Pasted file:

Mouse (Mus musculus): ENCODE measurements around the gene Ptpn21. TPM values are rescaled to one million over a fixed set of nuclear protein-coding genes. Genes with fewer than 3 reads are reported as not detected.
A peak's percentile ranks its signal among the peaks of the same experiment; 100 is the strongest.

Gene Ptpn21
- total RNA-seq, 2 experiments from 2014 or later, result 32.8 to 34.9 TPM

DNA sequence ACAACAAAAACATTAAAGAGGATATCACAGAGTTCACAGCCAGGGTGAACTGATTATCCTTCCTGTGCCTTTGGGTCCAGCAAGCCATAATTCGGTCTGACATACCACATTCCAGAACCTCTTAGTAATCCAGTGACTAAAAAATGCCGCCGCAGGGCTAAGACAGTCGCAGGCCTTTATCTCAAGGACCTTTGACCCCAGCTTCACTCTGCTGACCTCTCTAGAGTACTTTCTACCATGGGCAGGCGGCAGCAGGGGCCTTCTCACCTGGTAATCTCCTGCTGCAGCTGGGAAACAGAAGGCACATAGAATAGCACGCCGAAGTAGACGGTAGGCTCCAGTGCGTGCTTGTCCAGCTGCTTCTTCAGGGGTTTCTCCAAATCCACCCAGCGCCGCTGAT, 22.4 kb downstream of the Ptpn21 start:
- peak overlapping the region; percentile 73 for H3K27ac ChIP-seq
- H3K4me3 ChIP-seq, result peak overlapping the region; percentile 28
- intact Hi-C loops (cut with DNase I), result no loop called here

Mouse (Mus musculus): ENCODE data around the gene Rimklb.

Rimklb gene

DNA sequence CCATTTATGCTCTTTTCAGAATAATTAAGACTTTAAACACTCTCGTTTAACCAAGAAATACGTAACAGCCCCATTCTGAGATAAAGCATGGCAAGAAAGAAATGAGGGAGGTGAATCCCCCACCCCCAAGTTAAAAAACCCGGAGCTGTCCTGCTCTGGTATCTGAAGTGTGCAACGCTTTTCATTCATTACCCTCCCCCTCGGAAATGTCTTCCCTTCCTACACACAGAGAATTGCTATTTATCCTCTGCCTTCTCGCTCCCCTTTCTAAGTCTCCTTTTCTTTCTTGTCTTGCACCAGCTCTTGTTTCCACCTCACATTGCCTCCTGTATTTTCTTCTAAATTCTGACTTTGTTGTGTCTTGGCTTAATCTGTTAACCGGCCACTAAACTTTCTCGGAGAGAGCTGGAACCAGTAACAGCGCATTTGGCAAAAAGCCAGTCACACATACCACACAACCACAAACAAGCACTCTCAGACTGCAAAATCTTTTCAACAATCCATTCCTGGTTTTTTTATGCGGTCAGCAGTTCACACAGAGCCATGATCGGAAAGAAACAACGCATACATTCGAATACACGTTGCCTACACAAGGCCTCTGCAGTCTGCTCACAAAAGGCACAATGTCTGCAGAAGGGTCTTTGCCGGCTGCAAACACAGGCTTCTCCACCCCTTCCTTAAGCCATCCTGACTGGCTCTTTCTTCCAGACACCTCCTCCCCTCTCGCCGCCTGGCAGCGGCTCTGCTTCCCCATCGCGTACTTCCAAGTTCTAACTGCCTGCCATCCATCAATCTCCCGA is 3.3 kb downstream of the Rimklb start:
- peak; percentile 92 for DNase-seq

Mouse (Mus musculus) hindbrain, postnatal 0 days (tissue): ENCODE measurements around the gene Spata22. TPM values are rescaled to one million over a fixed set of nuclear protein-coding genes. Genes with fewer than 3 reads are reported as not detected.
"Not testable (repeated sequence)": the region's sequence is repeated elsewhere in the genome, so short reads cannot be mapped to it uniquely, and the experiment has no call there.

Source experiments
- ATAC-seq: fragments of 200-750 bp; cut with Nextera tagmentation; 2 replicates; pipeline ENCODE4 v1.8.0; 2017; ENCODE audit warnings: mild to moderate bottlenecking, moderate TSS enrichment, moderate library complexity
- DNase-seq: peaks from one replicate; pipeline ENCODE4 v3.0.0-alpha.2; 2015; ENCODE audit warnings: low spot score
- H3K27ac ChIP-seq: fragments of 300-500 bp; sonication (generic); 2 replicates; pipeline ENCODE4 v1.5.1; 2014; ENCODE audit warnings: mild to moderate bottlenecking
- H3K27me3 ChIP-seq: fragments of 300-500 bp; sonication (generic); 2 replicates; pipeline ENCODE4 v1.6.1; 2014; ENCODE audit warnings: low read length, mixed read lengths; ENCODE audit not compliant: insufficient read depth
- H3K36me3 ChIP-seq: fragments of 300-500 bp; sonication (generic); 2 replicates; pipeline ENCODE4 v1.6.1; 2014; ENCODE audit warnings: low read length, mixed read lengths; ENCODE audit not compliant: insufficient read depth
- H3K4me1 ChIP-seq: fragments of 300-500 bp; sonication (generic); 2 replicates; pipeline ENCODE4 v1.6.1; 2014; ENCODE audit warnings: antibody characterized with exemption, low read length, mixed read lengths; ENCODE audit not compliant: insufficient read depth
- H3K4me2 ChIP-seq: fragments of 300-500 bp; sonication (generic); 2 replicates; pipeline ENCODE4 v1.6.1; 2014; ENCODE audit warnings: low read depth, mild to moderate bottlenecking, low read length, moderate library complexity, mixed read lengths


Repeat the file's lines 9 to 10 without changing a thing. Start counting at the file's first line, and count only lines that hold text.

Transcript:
Mouse (Mus musculus): ENCODE data around the gene Rimklb.

Rimklb gene